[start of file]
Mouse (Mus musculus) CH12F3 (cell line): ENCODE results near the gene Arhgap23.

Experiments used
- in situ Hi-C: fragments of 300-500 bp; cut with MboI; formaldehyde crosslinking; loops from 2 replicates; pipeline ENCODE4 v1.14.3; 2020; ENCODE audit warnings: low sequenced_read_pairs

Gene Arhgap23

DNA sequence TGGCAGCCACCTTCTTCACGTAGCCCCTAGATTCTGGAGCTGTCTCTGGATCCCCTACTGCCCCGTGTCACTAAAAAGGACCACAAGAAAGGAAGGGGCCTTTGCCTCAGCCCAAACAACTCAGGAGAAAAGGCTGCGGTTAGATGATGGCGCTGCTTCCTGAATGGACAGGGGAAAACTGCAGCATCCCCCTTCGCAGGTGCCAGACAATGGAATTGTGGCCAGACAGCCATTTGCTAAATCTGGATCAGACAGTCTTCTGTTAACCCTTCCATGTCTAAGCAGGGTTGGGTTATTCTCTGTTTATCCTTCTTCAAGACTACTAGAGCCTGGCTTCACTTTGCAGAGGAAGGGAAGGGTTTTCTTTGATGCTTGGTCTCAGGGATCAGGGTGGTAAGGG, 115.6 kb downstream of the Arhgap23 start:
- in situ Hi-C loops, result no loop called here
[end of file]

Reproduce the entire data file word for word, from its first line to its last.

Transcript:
Mouse (Mus musculus) CH12F3 (cell line): ENCODE results near the gene Arhgap23.

Experiments used
- in situ Hi-C: fragments of 300-500 bp; cut with MboI; formaldehyde crosslinking; loops from 2 replicates; pipeline ENCODE4 v1.14.3; 2020; ENCODE audit warnings: low sequenced_read_pairs

Gene Arhgap23

DNA sequence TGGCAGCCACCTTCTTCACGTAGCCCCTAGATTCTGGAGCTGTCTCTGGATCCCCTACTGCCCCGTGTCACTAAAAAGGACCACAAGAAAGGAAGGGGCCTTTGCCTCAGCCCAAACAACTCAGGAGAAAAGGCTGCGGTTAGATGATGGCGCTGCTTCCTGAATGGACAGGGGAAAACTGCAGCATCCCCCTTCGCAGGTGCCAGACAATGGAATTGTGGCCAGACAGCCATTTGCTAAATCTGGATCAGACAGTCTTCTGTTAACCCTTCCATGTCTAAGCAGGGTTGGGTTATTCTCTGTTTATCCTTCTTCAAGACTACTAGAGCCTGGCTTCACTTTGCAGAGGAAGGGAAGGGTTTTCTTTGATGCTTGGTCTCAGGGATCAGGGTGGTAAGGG, 115.6 kb downstream of the Arhgap23 start:
- in situ Hi-C loops, result no loop called here